For six years, the Pakistani Taliban fought an organized, violent and brutal campaign against the military and Pakistani state institutions, including schools. For many militants, girls' education was a symbol of both Western influence and the authority of a government they wanted to overthrow.
But as the military moved into communities mostly run by the Taliban, schools often became the front line: Soldiers and militants both used schools as bases.
"Most of the schools that came under attack were being used by the militants or the military as hideouts," said Imtiaz Gul, the executive director of an independent think tank in Islamabad, the Centre for Research and Security Studies.
Now that the offensives are over, the schools have been returned to the educators -- and attacks have decreased. Shah, the education specialist from Swat, said that "the situation is OK and peace has been restored to some extent. And now parents want to send their children to schools."
Yet, despite the renewed confidence in learning, sending children to school still requires some bravery and a little bit of faith.
In communities near the Afghan border, some residents have told local media in the last few months that the Taliban are still using tactics famous from Afghanistan in the 1990s: letters posted to town centers at night warning parents to shun schools and describing girls' education as "a product of the West."
In Swat, many of the schools destroyed in the attacks have not reopened, Shah said. And the constant presence of soldiers, while helping keep the peace, is a reminder of how fragile it remains.
"They select whatever means they need to spread terror. It may be schools, it may be buses, it may be churches," said Shah. "They want to spread fear among the people. And they are successful."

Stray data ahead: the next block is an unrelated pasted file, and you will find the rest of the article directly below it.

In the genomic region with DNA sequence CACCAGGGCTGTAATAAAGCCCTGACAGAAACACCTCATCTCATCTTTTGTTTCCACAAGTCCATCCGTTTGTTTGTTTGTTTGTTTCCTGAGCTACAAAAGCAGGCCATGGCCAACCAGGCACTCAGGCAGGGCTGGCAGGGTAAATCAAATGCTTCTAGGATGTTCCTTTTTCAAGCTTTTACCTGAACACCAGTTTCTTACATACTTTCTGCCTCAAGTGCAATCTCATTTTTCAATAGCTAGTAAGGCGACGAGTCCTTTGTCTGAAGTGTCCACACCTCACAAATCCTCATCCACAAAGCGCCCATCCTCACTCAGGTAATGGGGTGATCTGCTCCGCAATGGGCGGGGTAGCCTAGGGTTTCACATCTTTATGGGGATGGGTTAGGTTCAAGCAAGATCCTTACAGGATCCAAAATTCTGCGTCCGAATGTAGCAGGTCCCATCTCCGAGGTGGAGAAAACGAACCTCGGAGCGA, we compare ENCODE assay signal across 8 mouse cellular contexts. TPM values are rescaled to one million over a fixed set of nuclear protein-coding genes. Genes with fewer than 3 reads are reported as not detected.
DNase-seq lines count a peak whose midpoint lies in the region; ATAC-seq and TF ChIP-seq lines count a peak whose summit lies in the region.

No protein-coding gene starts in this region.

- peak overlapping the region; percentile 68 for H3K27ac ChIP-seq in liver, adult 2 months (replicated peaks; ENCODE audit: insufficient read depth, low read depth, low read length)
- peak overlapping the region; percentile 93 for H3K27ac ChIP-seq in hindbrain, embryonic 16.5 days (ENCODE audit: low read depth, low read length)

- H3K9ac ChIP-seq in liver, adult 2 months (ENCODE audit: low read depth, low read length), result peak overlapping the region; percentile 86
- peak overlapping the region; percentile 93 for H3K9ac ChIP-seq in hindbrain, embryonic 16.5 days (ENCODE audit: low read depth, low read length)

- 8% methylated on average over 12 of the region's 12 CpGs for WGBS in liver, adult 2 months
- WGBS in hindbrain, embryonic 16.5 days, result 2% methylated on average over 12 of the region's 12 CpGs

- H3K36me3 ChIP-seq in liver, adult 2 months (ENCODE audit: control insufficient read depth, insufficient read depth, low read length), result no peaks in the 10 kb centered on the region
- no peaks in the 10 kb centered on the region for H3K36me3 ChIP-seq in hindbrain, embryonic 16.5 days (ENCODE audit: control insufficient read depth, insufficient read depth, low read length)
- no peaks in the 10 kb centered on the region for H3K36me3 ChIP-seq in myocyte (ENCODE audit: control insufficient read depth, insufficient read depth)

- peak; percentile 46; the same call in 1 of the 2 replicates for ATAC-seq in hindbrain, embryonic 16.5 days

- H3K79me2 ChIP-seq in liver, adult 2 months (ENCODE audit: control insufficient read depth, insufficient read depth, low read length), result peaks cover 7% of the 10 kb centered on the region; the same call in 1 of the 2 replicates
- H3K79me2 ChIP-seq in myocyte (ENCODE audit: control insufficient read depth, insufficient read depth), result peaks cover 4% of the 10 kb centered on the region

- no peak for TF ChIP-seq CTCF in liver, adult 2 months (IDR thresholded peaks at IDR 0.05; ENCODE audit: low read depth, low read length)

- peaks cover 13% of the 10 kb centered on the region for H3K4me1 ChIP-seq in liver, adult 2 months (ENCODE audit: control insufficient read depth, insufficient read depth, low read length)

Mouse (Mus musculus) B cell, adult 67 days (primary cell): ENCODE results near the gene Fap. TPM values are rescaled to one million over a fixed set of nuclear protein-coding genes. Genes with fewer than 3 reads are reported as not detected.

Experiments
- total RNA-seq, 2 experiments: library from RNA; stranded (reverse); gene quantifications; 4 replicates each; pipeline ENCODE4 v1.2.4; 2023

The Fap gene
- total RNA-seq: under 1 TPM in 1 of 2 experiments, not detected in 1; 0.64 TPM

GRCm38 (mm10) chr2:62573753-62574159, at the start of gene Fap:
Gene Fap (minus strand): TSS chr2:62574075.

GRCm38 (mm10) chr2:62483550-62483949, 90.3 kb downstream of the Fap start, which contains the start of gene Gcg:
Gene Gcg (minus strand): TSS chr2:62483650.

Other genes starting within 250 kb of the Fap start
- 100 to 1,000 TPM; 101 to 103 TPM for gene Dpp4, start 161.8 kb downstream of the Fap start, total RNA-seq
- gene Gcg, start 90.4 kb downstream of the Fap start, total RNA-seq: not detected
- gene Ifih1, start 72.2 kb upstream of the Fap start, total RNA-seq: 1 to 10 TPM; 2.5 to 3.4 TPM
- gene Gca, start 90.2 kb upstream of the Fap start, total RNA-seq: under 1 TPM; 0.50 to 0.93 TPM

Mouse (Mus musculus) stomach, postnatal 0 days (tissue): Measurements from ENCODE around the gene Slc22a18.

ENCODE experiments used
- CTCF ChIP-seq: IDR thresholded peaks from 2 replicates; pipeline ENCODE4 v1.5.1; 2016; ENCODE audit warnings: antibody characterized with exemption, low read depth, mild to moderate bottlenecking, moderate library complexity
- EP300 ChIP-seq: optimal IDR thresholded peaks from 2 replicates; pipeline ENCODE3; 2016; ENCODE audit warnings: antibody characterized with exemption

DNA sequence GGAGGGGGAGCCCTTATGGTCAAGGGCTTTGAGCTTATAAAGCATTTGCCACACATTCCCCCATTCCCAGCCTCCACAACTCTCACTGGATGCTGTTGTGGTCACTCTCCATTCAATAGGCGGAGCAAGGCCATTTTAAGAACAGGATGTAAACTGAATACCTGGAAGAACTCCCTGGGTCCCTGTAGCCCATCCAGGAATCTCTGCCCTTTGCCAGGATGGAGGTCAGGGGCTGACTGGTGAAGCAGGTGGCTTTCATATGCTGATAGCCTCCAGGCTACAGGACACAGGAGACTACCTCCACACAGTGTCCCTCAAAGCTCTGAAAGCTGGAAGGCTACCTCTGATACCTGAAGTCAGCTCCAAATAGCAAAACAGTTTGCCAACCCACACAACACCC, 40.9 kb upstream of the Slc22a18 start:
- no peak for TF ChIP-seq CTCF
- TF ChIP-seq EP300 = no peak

Send Books, Not Tanks
For Malala Yousafzai, the solution is not a reliance on military action, but the creation of a national commitment to education. Only that, she said, can guarantee students' and parents' desire to learn and educate will not be broken.
For many years the Pakistani government has failed to provide enough support for schools: the country spends less than 2 percent of its budget on education. In the U.S., the percentage is about 4 percent, according to the New America Foundation. And according to the U.N., Pakistan's literacy rate is 113th out of 120 countries.
Earlier this month, when Pakistan's new prime minister, Nawaz Sharif, met with Yousafzai at the U.N. General Assembly in New York, Sharif pledged to increase the national commitment to 4 percent. The 16-year-old Yousafzai -- whom Sharif recently named the country's roving ambassador for education -- thanked him for his commitment, but argued it was not enough.
"I hope this will become 5, 6, 7 percent," she told Sharif, according to Zaidi.
Later that same night, speaking at the Clinton Global Initiative, the teenager who has become a global icon of courage challenged world leaders to elevate education over war.
"Instead of sending weapons, instead of sending tanks to Afghanistan and all these countries which are suffering from terrorism, send books," she said. "Instead of sending tanks, send pens. Instead of sending soldiers, send teachers. This is the only way we can fight for education."
For more information on Malala, visit http://www.malalafund.org/